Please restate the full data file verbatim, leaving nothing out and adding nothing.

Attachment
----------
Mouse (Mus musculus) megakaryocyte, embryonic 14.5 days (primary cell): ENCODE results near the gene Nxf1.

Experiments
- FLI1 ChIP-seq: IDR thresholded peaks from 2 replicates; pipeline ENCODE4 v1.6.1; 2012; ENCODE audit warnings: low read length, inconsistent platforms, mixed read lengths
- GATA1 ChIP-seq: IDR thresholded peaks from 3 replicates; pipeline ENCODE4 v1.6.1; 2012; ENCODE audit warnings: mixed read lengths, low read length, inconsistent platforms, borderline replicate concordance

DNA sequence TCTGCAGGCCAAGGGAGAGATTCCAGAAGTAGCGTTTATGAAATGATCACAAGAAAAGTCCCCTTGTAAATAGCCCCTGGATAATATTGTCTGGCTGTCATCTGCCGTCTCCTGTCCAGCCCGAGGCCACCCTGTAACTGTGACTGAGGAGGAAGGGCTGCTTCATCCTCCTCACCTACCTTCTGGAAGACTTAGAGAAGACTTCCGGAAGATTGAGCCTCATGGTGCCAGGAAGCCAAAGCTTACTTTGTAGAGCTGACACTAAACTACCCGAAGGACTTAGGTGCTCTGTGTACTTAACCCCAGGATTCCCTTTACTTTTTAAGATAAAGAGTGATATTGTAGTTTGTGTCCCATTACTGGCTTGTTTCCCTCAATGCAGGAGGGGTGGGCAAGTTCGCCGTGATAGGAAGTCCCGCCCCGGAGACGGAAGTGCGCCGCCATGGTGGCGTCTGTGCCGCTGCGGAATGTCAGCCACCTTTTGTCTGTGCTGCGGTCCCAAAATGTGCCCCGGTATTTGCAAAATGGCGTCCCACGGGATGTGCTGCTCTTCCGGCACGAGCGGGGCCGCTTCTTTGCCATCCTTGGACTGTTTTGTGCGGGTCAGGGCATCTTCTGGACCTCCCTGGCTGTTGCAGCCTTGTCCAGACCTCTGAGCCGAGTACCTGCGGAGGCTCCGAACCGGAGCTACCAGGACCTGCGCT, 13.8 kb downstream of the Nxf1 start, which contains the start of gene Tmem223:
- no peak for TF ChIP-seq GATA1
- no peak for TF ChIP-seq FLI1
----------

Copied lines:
Mouse (Mus musculus) megakaryocyte, embryonic 14.5 days (primary cell): ENCODE results near the gene Nxf1.

Experiments
- FLI1 ChIP-seq: IDR thresholded peaks from 2 replicates; pipeline ENCODE4 v1.6.1; 2012; ENCODE audit warnings: low read length, inconsistent platforms, mixed read lengths
- GATA1 ChIP-seq: IDR thresholded peaks from 3 replicates; pipeline ENCODE4 v1.6.1; 2012; ENCODE audit warnings: mixed read lengths, low read length, inconsistent platforms, borderline replicate concordance

DNA sequence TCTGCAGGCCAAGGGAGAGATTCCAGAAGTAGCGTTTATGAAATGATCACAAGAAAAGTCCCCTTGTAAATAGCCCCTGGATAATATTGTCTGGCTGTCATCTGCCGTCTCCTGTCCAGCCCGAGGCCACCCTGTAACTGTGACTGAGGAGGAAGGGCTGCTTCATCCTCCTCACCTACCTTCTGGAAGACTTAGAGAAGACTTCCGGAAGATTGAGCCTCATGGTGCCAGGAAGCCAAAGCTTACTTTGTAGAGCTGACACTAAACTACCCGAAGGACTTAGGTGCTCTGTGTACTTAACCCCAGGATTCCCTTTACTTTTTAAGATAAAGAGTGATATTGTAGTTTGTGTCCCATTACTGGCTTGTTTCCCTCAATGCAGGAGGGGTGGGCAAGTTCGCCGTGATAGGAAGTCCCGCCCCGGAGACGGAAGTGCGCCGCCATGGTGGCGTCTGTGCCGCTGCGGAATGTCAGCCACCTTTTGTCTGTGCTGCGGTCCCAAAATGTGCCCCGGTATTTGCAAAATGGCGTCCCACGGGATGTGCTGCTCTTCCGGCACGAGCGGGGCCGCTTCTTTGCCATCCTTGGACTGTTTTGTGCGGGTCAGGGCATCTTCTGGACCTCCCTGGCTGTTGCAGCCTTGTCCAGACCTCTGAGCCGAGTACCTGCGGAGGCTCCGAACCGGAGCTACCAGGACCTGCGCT, 13.8 kb downstream of the Nxf1 start, which contains the start of gene Tmem223:
- no peak for TF ChIP-seq GATA1
- no peak for TF ChIP-seq FLI1